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10 2 11 Loading and unloading curve for the nano indentation. ................................ ...... 60 2 12 Tip scanned image of 308L weld with indentations. ................................ ........... 61 2 13 Sample dimension for the sub size ten sile test of CF 3. ................................ ..... 62 2 14 Schematic of the micro scratch test. ................................ ................................ ... 63 2 15 Indenter shape function calibration with fitted curve. ................................ .......... 65 3 1 Metallographic image of CF 3 ................................ ................................ ............. 68 3 2 Metallographic image of unaged CF 3 using SEM. ................................ ............ 69 3 3 Metallographic image of 308L weld ................................ ................................ .... 71 3 4 Metallographic image of 308L weld using SEM. ................................ ................. 72 3 5 Cr distribution in ferrites upon different treatment conditions of CF 3. ................ 74 3 6 Fe Cr elemental frequency distributions in ferrites for different conditions. ........ 74 3 7 Frequency distribution of Fe and Cr in ferrite of irradiated CF 3. ........................ 76 3 8 Wavelength vs irradiation dose of neutron irradiated CF 3. ................................ 77 3 9 TEM images of spinodal decomposition with mottled structure in ferrite of 308L weld The small figure in the lower left corner is the APT reconstruction image. ................................ ................................ ................................ ................. 78 3 10 G phase precipitates in aged, irradiated, and aged irradiated ferrites. The images are sized to have an identical scale, and the isovalue thresholds of Mn, Ni and Si are 2, 10 and 6 %, respectively. ................................ ................... 80 3 11 Cluster size distribution of neutron irradiated CF 3. ................................ ............ 81 3 12 The ionic concentration of Ni, Si and Mn in G phase precipitate in ferrite of irradiated CF 3. ................................ ................................ ................................ ... 81 3 13 Diffraction pattern of ferrite matrix and G phase precipitate of CF 3 irradiated at 20 dpa. ................................ ................................ ................................ ........... 83 3 14 TEM image of G phase precipitate in ferrite of CF 3 irradiated at 20 dpa. .......... 84 3 15 Nano hardness of the austenite and ferrite + austenite phase of 308L weld aged at 0 h and 2226 h. ................................ ................................ ...................... 85 3 16 Stress strain curves of CF 3 with 24% ferrite tested at room temperature. ........ 86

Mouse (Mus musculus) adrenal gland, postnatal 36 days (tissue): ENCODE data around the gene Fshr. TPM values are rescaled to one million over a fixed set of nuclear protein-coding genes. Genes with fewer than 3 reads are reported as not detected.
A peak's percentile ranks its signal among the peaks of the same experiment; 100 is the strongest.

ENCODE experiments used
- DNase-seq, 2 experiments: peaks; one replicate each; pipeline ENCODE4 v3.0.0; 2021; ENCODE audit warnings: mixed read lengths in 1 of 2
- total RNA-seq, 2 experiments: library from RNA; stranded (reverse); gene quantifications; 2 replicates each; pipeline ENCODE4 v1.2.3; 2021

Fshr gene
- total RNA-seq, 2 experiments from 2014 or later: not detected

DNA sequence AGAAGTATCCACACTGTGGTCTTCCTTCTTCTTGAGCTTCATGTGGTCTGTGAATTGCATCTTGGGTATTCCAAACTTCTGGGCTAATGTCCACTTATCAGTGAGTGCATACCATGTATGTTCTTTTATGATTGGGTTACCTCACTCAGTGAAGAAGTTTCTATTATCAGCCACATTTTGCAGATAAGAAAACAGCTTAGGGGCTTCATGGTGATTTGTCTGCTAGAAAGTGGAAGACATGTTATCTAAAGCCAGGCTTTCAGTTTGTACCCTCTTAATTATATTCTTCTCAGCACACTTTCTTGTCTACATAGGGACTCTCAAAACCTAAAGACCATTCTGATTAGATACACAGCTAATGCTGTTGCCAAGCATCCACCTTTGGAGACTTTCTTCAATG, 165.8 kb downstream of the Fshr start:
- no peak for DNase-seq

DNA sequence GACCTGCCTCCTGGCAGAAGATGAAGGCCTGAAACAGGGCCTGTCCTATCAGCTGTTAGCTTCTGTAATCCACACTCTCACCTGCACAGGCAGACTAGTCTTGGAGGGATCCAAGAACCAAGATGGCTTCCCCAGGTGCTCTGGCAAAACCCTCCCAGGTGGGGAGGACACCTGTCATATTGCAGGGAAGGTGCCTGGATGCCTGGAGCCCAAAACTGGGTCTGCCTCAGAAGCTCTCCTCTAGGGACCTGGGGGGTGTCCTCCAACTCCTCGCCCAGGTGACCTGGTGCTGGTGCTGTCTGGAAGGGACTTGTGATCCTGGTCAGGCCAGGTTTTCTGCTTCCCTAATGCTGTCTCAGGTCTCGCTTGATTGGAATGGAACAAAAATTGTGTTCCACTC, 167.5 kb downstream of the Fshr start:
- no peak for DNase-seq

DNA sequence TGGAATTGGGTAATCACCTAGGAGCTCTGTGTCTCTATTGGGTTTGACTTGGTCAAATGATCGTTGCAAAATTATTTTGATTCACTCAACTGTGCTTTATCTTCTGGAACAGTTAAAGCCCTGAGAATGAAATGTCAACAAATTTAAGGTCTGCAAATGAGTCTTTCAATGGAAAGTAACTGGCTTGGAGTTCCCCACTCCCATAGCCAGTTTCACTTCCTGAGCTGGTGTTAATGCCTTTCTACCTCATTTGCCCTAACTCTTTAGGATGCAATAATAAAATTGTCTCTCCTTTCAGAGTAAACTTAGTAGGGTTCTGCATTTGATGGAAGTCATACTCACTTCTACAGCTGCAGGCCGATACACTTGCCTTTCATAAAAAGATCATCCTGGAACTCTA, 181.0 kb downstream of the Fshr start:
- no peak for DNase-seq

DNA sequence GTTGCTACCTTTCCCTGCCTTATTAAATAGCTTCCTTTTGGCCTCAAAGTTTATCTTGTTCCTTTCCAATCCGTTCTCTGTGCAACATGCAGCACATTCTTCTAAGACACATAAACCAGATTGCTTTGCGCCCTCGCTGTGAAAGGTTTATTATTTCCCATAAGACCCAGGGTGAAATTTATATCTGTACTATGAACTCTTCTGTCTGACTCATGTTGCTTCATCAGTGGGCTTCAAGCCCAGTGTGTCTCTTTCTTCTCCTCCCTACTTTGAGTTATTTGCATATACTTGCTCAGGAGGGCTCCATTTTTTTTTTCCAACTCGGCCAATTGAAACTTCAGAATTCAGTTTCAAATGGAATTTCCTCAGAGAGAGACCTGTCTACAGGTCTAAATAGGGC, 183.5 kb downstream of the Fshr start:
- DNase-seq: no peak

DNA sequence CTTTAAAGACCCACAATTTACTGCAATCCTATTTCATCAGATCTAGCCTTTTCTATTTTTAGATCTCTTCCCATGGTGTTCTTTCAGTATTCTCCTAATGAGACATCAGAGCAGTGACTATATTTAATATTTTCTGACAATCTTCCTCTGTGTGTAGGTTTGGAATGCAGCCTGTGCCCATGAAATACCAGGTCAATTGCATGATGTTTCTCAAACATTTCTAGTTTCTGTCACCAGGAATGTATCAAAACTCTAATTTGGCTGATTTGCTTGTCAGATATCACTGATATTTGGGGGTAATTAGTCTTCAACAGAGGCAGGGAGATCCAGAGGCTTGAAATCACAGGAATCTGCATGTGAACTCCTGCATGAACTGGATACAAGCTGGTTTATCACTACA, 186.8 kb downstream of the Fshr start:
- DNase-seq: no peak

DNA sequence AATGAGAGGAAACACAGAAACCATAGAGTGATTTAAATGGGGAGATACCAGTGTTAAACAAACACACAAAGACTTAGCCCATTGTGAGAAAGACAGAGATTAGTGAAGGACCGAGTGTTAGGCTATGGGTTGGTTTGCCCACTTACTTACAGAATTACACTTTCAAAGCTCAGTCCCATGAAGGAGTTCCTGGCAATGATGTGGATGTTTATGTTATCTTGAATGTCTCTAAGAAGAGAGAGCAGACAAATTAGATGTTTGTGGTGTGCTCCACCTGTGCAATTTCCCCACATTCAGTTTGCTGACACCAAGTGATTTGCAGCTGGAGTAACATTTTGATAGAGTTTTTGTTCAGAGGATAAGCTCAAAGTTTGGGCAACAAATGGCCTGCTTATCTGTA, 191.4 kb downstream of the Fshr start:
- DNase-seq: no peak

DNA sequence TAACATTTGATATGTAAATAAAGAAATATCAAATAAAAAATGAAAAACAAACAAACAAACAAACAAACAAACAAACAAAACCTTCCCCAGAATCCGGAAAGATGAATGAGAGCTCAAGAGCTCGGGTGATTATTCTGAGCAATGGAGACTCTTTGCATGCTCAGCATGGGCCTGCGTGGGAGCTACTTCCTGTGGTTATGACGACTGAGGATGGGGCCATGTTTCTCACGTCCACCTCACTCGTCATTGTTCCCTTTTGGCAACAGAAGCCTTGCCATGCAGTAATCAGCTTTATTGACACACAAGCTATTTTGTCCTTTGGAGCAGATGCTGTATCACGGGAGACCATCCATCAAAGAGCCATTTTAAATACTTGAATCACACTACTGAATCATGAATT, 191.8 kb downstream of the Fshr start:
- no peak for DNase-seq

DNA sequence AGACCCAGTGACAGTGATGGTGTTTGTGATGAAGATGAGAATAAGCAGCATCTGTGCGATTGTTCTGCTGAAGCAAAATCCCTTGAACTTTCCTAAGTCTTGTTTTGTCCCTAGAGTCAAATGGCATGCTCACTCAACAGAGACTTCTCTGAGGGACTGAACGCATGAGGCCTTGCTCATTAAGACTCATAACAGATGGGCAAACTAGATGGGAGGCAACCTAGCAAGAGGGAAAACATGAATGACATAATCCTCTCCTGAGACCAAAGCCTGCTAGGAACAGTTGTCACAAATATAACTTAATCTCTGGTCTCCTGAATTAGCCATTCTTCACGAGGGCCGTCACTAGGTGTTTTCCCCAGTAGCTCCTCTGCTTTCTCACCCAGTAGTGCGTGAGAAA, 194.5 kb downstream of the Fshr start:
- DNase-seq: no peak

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11 3 17 SEM fractography of CF 3 with 24% ferrite ................................ ........................ 87 3 18 SEM images of the scratch of 308L weld, images on the right are the red box area in images on the left. ................................ ................................ .................. 89 4 1 70 wt.% Fe Cr Ni pseudo binary phase diagram. ................................ ............... 91 4 2 Variation in solidification mode in weld. ................................ .............................. 94 4 3 Schematics of spinodal decomposition. ................................ .............................. 98 4 4 Cr proxigrams in ferrite of irradiated CF 3. ................................ ....................... 100 4 5 Iso surfaces of Mn Ni Si clus ters and interfaces of Cr phases ...... 107 4 6 G phase precipitate in ferrite of CF 3 irradiated at 20 dpa reconstructed in IVAS. ................................ ................................ ................................ ................ 111 4 7 Relative position of the G phase cluster from Ni iso surface and the cylinder. 113 4 8 G phase precipitate in ferrite of CF 3 irradiated at 20 dpa reconstructed in IVAS. ................................ ................................ ................................ ................ 113 4 9 Decoupled stress strain curve of ferrite, austenite and CF 3 in exaggerated illustration. ................................ ................................ ................................ ........ 118 4 10 Strength and hardness of unaged Fe Cr alloys. ................................ ............... 125 A 1 LEAP Tip fabrication steps in FIB SEM procedure. ................................ .......... 135 B 1 Relationship of fracture toughness and sample thickness. ............................... 136 C 1 Schematic of neutron irradiation damage in solid. ................................ ............ 140 D 1 Maximum size, mean size and volumetric number density of G phase precipitates of CF 3. ................................ ................................ ......................... 142 D 2 As weld 308L OM image of the base metal and fusion zone. ........................... 142